Vigne Surrau | Wine tasting in Sardinia

From the moment our trip was booked we’d planned to head to some Sardinian vineyards, little did we know we’d find this one practically on the hotel’s doorstep!

Having been exploring in the car through the mountains in search of Lago di Liscia we’d passed plenty of vineyards with roadside signs stating who owned them and ‘Vigne Surrau’ certainly took precedent.

On our return to our hotel in Baia Sardinia, we asked the concierge about the vineyard, whose wine was also recommended in the hotel wine list, and he brought out a map to show us the short drive.

The next day we headed to nearby Porto Cervo in the morning, but after having wandered the artificial streets and window shopping in the luxury stores we decided it wasn’t for us,  so where to next…? A vineyard of course!

On arrival it doesn’t look like much from the car park, some barrels tower over the entrance road and the car park was more or less desolate. We wandered to the driveway and made our way to the main building entrance. As soon as we stepped inside it was a wine lover’s dream… so I was in heaven. We were greeted by a young sommelier who welcomed us to try some of their wines. He selected four for us initially, two red and two white; from the Cannonau and Vermentino grapes, famous for Sardinian wine.

We began with the Branu Vermentino di Gallura, Commended in the Decanter World Wine Awards. Translated from Gallurese, Branu means ‘spring’ – with its straw colouring, this wine was fruity with a relatively long finish and mineral undertones and would be perfect served with a local fresh fish dish. Next up we tried the Sciala Vementino di Gallura, which was slightly higher in alcohol content at 14% but had a smooth and long refreshing finish.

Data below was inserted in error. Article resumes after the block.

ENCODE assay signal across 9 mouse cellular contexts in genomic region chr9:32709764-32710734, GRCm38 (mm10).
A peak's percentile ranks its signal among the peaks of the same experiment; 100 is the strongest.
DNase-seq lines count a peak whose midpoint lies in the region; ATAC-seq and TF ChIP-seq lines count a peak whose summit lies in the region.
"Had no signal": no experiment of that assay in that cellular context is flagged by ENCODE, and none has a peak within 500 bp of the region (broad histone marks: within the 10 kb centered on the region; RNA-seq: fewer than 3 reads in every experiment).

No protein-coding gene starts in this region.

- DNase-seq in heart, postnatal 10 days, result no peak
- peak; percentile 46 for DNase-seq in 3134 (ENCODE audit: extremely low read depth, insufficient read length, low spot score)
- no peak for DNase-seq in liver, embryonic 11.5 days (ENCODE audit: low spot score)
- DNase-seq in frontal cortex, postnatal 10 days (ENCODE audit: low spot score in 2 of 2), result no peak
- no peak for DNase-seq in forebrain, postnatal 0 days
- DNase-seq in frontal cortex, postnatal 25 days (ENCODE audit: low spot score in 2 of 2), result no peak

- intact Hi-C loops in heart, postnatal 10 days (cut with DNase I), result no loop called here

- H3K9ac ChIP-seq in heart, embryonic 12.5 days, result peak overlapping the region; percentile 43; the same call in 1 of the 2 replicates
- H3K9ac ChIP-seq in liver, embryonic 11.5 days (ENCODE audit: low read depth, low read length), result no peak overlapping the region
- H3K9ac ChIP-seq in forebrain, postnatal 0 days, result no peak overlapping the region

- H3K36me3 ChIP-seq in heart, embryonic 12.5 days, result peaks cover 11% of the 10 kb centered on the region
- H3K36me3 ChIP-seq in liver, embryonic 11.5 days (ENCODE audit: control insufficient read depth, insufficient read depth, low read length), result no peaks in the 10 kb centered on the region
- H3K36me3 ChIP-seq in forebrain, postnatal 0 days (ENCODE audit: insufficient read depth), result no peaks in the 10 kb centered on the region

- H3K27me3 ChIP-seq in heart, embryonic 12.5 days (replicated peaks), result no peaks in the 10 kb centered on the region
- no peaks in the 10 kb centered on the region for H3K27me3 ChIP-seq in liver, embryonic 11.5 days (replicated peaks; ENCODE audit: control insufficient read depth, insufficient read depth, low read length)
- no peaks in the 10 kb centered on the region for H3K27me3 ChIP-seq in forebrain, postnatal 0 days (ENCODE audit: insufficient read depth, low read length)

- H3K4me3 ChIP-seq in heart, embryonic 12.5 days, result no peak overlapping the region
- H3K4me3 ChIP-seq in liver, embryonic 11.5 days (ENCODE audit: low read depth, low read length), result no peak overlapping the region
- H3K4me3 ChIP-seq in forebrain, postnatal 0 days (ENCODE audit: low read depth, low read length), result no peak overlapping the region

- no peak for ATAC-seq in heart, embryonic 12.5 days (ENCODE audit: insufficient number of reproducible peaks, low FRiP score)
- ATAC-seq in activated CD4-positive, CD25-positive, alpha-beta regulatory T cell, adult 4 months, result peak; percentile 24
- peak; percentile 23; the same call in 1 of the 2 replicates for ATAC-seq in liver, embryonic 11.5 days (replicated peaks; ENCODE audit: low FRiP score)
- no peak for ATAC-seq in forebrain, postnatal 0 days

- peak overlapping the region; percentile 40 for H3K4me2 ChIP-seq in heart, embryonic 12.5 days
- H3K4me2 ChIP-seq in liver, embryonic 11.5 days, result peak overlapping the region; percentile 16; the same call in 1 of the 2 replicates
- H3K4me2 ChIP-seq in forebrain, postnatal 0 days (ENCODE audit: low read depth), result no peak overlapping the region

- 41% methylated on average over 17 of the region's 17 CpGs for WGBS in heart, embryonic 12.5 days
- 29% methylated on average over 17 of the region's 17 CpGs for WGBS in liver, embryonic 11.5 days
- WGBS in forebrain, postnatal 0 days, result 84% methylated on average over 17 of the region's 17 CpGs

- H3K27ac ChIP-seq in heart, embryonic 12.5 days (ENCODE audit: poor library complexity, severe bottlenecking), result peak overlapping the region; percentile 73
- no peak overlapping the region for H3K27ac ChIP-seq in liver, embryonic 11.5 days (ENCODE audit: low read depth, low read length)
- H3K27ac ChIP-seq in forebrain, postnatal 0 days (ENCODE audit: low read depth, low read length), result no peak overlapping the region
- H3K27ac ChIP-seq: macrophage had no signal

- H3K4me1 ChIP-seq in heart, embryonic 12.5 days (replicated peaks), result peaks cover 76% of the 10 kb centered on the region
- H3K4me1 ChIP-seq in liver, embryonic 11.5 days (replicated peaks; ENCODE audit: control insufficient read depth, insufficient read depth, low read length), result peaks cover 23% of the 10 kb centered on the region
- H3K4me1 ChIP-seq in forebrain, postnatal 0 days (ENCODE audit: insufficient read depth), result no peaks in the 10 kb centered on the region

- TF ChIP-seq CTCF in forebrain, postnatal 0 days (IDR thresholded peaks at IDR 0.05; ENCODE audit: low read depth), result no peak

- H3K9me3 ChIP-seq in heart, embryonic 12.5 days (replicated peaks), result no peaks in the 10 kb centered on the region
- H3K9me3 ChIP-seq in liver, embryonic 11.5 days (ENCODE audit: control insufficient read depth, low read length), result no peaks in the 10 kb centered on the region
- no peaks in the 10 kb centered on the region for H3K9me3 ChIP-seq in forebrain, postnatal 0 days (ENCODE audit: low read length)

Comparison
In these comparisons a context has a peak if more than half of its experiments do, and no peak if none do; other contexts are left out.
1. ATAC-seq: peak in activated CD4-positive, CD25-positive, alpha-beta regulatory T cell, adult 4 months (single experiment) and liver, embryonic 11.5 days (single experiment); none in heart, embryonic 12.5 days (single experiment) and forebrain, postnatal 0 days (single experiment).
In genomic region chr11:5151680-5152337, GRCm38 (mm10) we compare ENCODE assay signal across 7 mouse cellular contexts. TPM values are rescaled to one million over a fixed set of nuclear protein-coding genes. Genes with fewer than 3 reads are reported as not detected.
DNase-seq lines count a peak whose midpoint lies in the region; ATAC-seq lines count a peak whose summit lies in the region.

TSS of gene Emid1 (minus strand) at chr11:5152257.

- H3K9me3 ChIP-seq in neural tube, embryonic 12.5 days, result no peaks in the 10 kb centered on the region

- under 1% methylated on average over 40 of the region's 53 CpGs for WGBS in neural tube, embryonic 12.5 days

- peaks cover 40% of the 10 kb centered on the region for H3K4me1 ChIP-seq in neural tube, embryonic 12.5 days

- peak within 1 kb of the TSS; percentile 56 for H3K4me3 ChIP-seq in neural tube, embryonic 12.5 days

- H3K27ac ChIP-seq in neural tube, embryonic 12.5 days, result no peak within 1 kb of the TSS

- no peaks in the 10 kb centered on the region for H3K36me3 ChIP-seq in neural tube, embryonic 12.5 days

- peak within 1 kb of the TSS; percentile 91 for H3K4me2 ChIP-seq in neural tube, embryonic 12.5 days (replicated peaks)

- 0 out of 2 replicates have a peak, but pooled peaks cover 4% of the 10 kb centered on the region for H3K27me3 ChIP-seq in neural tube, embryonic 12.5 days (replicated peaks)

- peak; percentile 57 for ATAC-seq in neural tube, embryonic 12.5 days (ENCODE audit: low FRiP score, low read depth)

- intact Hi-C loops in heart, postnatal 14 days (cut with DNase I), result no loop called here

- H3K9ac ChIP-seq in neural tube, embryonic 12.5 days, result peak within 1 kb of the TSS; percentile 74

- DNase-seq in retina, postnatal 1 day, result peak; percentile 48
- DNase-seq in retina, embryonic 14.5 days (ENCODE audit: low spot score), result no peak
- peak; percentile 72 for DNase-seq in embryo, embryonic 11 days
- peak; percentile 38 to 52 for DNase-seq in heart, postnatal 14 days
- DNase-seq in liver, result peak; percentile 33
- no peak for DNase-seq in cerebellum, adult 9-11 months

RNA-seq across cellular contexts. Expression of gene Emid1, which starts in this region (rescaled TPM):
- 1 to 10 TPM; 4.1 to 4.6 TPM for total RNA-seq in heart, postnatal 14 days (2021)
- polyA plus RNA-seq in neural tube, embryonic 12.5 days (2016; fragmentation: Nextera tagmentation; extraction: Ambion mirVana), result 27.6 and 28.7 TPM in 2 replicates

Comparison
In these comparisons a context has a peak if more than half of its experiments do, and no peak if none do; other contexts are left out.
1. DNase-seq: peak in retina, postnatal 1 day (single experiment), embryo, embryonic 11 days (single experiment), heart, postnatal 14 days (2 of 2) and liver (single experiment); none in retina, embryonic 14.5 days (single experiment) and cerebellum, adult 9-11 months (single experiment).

Then we moved onto the reds, the Barriu Isola dei Nuraghi and the Sincaru Cannonau di Sardegna. The blended Barriu has won multiple awards but both tasted great to me as I’ve been a lover of Cannonau since my early trips to Sardinia. It’s hard to get hold of in the UK so was worth savouring!

As we tasted sommelier Simone talked us through the wines and how the vineyard now welcomes over 10,000 visitors a year. We also exchanged conversation about his time in Ireland (which had led to his fantastic English), and how his parents and grandparents are all from different regions across Italy – however our common thread we discovered was he was from Cagliari, where my Sardinian journey began 10 years ago!

We took in our surroundings and looked at the hundreds of bottles of wine, along with wine books and other paraphernalia, the little deli fridge filled with cheeses, salami, honey and chutneys. Then Simone asked if we wanted to try a dessert wine and mirto (the Sardinian digestif) – naturally we obliged.

The main building also has a panoramic seating area overlooking farmer’s fields where they serve a flight of wines accompanied with meats and cheese, my friend Enrico said it was best for this later in the day from 5pm onwards when it’s a little busier.

Simone, then to our surprise asked if we’d like to see the cellars and after checking with his colleague we were lucky enough to see the beautiful barrels ageing the wine, including some of the winemaker’s most recent trials that they only had a limited number of. It was truly remarkable, the sheer size of some of the barrels for one and then other smaller barrels marked with the age of when they bought them to ensure any oak wasn’t too strong. Older barrels give a softer, less intense oaky flavour to the wine.

After being mesmerised by so much wine, we picked up a few bottles to enjoy back in our room as we didn’t want to risk packaging them in the suitcase. Fortunately we managed to buy some bottles at Olbia airport but at a much higher price tag. Since returning I’ve found Ocado stock the Cannonau and Vermentino di Gallura

All in all it is the perfect way to spend an hour or so enjoying great wines and hospitality from the team there. I will definitely be returning!

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